With a majority of Summit County sitting at an elevation above 9,000 feet, High Country recreation brings unique challenges. Professional athletes and Summit’s weekend warriors alike must think carefully about staying adequately fueled if they want to avoid the common high-elevation bonk associated with the Rocky Mountains.
Athletes have to understand what high elevations do to the body and find ways to nourish it before, during and after their long adventures — whether they are skiing slopes, hiking up peaks, rafting whitewater or biking beautiful mountain roads.
Combating the effects of high elevation
As endurance mountain bike racer Lasse Konecny rotates his pedals thousands of times while training on the trails of his Breckenridge backyard, you’ll find him regularly addressing the effects that come with living at 9,600-plus feet.
“Every 15 to 20 minutes is kind of my golden rule to take something in, whether it be a gel or drink mix,” Konecny said about his routine to take in the fluids and carbohydrate-heavy supplements he needs to remain fueled during his high-endurance pursuits.
Nutrition experts who study the effects of elevation say metabolism, stress hormone levels, respiration rate and heart rate all increase at higher elevations, so they often advise athletes to take these things into consideration while exercising.
One reaction to high elevations that is widely recognized by sports physiologists and dietitians is the way they affect the body at a metabolic level.
“We do see an increase in overall energy expenditure throughout the day,” said Kylee Van Horn, a registered dietitian nutritionist who is based in Carbondale. “Metabolism does typically increase, and there tends to be a little bit more muscle protein breakdown, too ,at altitude.”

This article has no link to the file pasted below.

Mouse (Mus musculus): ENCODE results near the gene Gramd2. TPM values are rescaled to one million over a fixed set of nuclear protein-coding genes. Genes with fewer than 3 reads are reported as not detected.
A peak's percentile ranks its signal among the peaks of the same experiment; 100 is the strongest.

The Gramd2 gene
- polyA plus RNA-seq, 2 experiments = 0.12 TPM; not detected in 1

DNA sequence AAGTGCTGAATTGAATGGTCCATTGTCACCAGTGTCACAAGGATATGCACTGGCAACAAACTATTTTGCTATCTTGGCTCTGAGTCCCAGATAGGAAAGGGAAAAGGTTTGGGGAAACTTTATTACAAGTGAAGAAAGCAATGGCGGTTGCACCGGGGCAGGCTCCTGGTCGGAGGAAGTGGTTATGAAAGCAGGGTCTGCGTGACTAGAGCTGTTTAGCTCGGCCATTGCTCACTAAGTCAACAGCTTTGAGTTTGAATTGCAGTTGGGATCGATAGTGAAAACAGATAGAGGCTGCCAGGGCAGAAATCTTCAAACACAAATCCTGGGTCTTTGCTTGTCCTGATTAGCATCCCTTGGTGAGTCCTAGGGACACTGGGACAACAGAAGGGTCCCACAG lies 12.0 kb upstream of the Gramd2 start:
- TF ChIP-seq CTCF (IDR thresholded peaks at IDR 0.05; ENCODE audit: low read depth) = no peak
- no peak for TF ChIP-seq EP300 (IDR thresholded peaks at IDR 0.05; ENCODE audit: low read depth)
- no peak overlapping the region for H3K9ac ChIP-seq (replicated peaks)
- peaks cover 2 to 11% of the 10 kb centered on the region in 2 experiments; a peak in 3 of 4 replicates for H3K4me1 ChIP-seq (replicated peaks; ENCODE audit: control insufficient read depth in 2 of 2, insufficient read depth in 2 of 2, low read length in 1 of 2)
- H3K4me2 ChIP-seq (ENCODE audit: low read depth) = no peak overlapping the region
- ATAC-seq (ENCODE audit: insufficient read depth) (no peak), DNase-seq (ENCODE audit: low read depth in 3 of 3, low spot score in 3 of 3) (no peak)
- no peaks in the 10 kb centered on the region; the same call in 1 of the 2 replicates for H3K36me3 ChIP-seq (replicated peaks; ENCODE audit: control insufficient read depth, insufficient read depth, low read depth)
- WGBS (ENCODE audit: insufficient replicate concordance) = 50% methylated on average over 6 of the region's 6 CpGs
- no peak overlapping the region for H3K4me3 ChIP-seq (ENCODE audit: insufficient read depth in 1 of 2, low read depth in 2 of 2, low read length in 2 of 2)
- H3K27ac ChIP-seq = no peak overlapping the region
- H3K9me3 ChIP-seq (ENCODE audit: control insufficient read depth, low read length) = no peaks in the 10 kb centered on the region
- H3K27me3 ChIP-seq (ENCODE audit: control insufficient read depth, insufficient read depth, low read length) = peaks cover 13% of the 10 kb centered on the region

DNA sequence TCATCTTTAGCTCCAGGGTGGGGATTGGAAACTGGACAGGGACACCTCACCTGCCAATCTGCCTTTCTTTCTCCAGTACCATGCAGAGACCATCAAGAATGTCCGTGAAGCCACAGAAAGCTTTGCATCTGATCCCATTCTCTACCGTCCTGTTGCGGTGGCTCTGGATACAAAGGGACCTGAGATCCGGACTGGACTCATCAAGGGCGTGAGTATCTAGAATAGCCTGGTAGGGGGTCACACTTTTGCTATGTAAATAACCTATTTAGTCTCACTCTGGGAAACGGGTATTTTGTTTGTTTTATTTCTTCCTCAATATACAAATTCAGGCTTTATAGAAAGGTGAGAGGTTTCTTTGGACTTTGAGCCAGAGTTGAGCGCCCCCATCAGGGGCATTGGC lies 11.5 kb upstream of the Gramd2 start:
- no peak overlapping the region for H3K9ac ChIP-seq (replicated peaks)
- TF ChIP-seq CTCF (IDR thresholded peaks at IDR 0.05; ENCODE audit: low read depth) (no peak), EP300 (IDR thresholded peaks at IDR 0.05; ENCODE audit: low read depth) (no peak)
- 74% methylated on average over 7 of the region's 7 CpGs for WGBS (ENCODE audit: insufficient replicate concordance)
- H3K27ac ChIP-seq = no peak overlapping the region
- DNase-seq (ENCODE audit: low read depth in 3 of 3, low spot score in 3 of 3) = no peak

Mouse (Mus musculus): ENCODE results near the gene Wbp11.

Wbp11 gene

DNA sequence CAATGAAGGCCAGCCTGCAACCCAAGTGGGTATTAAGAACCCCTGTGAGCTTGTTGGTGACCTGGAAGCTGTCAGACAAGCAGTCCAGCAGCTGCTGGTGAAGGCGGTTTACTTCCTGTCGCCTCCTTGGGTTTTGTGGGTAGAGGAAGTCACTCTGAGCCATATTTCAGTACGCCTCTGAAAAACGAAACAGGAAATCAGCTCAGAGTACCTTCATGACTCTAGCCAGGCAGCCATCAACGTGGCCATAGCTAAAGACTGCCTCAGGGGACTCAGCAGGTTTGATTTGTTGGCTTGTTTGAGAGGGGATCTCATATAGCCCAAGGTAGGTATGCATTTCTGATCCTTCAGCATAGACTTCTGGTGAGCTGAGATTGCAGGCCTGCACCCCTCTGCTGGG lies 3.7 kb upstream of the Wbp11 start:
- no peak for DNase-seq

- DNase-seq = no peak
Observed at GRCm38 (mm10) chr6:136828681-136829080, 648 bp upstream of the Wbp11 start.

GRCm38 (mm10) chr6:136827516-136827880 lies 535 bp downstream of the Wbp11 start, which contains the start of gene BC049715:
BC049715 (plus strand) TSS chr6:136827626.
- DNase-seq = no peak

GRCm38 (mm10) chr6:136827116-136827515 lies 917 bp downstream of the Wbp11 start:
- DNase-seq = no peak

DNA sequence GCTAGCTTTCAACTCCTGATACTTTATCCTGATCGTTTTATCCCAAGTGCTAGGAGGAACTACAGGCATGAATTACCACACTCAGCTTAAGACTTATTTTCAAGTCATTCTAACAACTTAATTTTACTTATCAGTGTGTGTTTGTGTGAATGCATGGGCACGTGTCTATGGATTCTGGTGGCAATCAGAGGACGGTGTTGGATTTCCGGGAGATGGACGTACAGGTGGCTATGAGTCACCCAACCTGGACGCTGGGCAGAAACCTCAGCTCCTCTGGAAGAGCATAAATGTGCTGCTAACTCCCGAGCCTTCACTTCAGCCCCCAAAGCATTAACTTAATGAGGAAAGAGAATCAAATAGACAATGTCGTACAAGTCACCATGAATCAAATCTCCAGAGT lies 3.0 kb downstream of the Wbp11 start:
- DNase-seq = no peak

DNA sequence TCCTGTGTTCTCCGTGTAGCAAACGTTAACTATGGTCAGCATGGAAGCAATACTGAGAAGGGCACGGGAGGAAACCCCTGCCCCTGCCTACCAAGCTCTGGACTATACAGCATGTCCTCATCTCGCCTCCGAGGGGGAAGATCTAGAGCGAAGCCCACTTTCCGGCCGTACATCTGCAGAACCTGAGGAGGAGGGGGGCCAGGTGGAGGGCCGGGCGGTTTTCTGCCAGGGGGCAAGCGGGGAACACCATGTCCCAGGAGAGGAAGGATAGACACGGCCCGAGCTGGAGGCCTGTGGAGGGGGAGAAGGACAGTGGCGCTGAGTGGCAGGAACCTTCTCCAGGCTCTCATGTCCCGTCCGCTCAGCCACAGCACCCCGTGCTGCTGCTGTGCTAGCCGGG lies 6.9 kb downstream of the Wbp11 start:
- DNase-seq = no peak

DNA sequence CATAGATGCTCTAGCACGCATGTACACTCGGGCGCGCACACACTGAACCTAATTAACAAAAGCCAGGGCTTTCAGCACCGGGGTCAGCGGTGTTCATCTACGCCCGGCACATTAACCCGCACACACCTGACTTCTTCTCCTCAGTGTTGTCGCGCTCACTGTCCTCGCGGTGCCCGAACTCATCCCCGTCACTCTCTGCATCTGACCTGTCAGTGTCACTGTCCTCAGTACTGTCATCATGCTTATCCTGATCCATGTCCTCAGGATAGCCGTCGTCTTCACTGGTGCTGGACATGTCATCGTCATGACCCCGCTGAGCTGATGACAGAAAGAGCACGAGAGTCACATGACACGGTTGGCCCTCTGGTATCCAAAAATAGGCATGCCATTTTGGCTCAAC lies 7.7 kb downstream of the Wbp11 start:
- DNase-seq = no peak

Steamboat Springs registered dietitian nutritionist Kirsten Summers said the main reason for an uptick in metabolism is due to the lack of oxygen, which makes the body work harder to support essential functions.
“Because there is less access to oxygen, your body sort of goes into more of a sympathetic nervous system load; your heart may be pumping a little harder, trying to carry the blood faster to get more oxygen to your muscles to fuel your activity,” Summers explained. “That can cause this uptick in your metabolism.”
Jessica LaRoche is a sports nutritionist who works with top-level U.S. Ski and Snowboard athletes. She backed the statements made by Van Horn and Summers, but she noted that most of these studies are conducted at elevations above 16,000 feet.
The Longevity Project
Peak nutrition: Fueling the mountain lifestyle
Nutrition experts share insights on how to reach peak health based on Summit County’s lifestyle, elevation, propensity for recreation and high cost of living.
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April 7 | Income gap: How the high cost of living complicates nutrition
Despite Colorado’s lower elevation, LaRoche says it is safe to assume that athletes need to consume at least an extra 200 to 300 calories a day to cover the body’s increased needs. The extra calories can come in many forms depending on the type of exercise the person is pursuing.
The thinner air also causes increased respiration, Summers said. As the body is trying to bring more oxygen to fatigued muscles, fluid evaporates as people exhale, so an increase in fluids is needed to stay well-hydrated. Dehydration is a main factor in altitude sickness, which has debilitating effects.
Van Horn says ingesting enough electrolytes, like sodium and potassium, is key to exercising at higher elevations. She suggests recreationists set alarms to remind them to get enough fluids and electrolytes.
Another micronutrient that is often overlooked is iron, LaRoche said.
It is essential in making hemoglobin — a protein in red blood cells that carries oxygen throughout the body. When people are at higher elevations, red blood cell production is increased in order to bring more oxygen to the body, so LaRoche says getting enough iron is key to performing at your best while in the mountains.
“Iron status is No. 1,” LaRoche said. “(The Olympic committee) went as far as saying that if you don’t have good iron status before the (high elevation) camp that it is not even worth going — that they are not just going to get enough benefit from the camp if they do not have adequate iron parameters.”